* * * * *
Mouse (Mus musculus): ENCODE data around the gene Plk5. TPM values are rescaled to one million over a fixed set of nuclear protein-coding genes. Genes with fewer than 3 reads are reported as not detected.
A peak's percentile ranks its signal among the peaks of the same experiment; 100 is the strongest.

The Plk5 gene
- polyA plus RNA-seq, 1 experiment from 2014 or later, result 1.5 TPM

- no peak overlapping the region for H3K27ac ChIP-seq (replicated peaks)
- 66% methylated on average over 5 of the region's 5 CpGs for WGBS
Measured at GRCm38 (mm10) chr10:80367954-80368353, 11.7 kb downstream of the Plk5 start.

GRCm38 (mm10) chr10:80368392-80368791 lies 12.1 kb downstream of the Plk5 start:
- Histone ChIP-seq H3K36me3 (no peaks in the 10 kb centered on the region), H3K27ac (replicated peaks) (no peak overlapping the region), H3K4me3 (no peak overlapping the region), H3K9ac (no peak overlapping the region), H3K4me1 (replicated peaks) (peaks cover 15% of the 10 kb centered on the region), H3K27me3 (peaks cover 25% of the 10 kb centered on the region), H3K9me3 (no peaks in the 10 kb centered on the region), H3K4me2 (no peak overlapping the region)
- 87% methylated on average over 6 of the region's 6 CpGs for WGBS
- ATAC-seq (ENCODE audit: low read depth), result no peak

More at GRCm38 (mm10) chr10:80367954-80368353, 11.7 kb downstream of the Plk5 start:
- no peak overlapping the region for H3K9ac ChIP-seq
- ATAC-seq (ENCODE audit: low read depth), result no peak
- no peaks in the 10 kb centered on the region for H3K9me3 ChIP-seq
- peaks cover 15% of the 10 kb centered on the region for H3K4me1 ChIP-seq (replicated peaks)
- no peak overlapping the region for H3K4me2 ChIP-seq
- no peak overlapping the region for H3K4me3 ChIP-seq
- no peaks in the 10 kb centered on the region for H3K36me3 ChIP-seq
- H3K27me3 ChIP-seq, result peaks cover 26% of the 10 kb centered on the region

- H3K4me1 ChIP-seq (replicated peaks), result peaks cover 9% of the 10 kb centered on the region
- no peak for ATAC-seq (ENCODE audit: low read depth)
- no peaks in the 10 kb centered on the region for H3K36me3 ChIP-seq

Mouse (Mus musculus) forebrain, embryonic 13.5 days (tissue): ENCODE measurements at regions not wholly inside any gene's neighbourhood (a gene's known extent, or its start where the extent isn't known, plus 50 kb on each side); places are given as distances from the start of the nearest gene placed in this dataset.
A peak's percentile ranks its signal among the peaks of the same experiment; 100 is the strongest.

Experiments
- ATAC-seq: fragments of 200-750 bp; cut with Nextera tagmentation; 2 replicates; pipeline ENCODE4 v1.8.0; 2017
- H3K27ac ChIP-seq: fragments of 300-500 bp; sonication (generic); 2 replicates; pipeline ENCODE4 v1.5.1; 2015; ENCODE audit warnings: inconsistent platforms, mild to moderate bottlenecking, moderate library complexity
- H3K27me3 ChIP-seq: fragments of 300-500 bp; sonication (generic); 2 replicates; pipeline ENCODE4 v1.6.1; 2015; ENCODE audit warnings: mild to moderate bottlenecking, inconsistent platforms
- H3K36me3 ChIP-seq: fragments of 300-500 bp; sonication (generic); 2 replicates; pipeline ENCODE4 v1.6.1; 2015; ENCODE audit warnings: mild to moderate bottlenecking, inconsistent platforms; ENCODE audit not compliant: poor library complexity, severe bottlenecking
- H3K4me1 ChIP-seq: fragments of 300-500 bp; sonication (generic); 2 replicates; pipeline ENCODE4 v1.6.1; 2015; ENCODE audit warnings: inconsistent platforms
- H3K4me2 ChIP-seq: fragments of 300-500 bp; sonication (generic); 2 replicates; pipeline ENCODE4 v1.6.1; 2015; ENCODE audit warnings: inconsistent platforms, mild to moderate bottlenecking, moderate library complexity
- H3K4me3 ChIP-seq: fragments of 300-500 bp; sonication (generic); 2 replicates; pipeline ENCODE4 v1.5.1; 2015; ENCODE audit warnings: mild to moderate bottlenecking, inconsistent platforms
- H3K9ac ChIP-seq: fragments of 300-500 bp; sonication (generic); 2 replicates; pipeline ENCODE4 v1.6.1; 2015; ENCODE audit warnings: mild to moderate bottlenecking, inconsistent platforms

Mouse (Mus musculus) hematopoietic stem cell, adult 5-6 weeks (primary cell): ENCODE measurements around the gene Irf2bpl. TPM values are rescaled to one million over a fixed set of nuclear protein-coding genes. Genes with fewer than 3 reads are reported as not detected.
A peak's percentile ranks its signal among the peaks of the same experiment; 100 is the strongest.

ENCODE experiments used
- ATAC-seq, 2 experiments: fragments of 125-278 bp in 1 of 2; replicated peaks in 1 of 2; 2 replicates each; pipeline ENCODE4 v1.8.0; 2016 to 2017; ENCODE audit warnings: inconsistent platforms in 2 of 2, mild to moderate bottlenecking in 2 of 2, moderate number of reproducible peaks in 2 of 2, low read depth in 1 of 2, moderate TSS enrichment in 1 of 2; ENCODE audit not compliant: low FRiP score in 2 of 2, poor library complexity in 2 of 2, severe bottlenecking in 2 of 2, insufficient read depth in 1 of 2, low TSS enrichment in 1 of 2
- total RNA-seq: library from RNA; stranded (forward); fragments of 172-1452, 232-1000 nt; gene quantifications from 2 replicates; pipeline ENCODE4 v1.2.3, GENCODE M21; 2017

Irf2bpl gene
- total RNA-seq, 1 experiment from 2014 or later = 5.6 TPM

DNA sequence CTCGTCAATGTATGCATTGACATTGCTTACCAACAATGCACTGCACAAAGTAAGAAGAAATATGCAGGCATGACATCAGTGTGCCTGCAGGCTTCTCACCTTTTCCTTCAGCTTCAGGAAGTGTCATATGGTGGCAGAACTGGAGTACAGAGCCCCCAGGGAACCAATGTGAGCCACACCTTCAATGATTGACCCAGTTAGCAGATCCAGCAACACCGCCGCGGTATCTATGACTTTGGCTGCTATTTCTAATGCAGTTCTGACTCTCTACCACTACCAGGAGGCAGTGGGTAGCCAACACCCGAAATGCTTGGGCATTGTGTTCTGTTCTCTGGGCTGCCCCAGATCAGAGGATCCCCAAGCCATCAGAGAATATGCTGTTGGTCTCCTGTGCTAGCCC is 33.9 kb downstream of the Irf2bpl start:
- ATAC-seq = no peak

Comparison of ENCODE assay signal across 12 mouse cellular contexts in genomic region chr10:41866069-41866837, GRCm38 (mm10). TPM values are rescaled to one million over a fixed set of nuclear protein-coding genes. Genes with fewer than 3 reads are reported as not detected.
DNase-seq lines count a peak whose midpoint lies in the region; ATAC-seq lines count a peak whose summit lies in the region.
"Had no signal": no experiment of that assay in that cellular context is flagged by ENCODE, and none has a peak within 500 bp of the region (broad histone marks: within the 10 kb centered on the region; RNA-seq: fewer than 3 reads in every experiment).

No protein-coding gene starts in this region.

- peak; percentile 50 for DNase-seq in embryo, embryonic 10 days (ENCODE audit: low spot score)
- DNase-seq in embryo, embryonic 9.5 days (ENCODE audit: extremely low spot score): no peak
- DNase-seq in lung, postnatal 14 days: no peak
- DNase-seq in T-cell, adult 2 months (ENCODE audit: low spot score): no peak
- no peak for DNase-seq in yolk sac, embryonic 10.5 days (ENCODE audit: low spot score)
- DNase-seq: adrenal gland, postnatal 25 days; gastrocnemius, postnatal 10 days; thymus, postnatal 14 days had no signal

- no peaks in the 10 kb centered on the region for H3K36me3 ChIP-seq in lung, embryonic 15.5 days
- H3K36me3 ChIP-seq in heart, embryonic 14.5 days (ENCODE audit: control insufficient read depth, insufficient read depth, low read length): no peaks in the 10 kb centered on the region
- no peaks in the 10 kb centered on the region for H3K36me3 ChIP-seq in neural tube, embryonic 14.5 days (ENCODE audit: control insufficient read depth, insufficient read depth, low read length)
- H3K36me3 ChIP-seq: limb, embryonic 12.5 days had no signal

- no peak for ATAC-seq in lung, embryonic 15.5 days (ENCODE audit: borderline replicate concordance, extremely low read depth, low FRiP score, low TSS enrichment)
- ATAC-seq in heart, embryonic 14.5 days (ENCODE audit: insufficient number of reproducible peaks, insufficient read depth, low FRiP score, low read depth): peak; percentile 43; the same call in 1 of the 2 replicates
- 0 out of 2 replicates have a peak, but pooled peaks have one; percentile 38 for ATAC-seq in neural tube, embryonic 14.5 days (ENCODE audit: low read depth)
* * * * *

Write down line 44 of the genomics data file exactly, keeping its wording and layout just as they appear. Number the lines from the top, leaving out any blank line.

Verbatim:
Comparison of ENCODE assay signal across 12 mouse cellular contexts in genomic region chr10:41866069-41866837, GRCm38 (mm10). TPM values are rescaled to one million over a fixed set of nuclear protein-coding genes. Genes with fewer than 3 reads are reported as not detected.